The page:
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post #3 of Old 11-14-2012
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Re: 22'-26' folkboat derivatives

One of the best of the folkboat derivatives and one that can usually be bought cheaply, was built by Whitby in Canada in the 1960's and was marketed under several different names including Walton 25 and Whitby 25. At least some of these had lead ballast and amoungst Folkboat aficionados were considered to be closer to the higher stability of the wooden folkboats than most of the later fiberglass derrivatives.

I owned a 1949 lapstrake, wooden Folkboat back in the early 1970's and these were spectacularly wonderful little boats. Although very cramped and limited in carrying capacity, they were a true delight to sail in almost all conditions. I would never call them moderate beam. They are clearly on the skinny side and so had tendancy to sail on their ear.

I have also sailed a Folkboat with a junk rig that attempted to replicate Blondie Haslers' "Jester". My sense is that chaning to a junk rig took a boat that sailed incredibly well in a wide range of conditions and turned it into a boat with mediocre sailing capabilites except on a reach, and even there it was not noticably better than the stock rig. Maintenance (due to chafe) on the junk rig was killing this guy as well.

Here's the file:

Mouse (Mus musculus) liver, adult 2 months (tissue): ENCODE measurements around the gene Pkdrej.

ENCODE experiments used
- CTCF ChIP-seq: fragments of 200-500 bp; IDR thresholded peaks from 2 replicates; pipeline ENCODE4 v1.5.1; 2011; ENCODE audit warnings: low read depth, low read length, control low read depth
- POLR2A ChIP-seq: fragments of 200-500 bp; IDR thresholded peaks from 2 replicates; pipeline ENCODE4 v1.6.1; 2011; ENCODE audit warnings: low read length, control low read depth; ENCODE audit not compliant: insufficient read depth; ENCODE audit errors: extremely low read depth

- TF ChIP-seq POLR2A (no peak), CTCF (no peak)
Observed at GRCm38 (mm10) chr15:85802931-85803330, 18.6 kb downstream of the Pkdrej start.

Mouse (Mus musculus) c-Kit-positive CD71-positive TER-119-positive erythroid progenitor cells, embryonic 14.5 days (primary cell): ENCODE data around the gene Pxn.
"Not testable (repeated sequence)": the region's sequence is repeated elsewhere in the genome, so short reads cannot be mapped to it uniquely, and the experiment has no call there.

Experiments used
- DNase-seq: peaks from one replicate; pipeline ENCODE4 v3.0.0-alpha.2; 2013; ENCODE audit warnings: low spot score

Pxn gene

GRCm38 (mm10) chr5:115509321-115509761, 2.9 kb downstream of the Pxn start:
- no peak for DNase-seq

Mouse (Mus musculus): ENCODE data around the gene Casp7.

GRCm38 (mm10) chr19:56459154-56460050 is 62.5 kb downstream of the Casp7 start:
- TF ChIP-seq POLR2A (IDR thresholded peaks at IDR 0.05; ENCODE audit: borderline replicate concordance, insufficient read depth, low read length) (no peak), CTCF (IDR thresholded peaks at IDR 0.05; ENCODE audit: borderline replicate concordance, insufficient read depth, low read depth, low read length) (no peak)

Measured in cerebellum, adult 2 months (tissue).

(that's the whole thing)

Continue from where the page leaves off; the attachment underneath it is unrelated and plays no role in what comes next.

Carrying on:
I really think you would be better served to keep and update the stock Folkboat rig. This was a strong, simple, and very easily handled rig that was easy to adapt to changing conditions, especially of the rig is updated with a full batten main, and a couple reefs using modern 2-line slab reefing. Based on actually sailing these boats I would suggest that Folkboat rigs do not need reinventing, just a small amount of tweaking.


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Curmudgeon at Large- and rhinestone in the rough, sailing my Farr 11.6 on the Chesapeake Bay

Last edited by Jeff_H; 11-15-2012 at 09:36 AM.
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